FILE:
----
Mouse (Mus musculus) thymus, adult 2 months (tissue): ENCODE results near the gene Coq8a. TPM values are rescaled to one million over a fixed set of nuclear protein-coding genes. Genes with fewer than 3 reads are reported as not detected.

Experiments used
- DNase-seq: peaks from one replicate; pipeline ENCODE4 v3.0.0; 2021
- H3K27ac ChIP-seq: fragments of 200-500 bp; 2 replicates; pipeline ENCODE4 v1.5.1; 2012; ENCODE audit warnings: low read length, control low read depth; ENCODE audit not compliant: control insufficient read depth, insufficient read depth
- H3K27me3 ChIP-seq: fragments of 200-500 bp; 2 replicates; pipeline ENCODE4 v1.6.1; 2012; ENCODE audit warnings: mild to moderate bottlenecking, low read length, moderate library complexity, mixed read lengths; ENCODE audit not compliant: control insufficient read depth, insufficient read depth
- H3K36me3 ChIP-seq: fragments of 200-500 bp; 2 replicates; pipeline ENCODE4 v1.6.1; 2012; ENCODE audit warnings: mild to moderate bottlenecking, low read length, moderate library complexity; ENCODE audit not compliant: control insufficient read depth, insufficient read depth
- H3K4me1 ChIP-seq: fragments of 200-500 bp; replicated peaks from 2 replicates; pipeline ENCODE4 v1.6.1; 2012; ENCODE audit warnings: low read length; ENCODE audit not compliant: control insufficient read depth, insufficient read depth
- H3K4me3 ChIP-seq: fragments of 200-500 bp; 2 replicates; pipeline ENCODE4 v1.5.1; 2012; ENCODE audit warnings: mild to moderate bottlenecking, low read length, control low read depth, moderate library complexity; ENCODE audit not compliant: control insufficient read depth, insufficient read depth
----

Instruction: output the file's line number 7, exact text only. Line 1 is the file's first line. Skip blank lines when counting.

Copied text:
- H3K4me1 ChIP-seq: fragments of 200-500 bp; replicated peaks from 2 replicates; pipeline ENCODE4 v1.6.1; 2012; ENCODE audit warnings: low read length; ENCODE audit not compliant: control insufficient read depth, insufficient read depth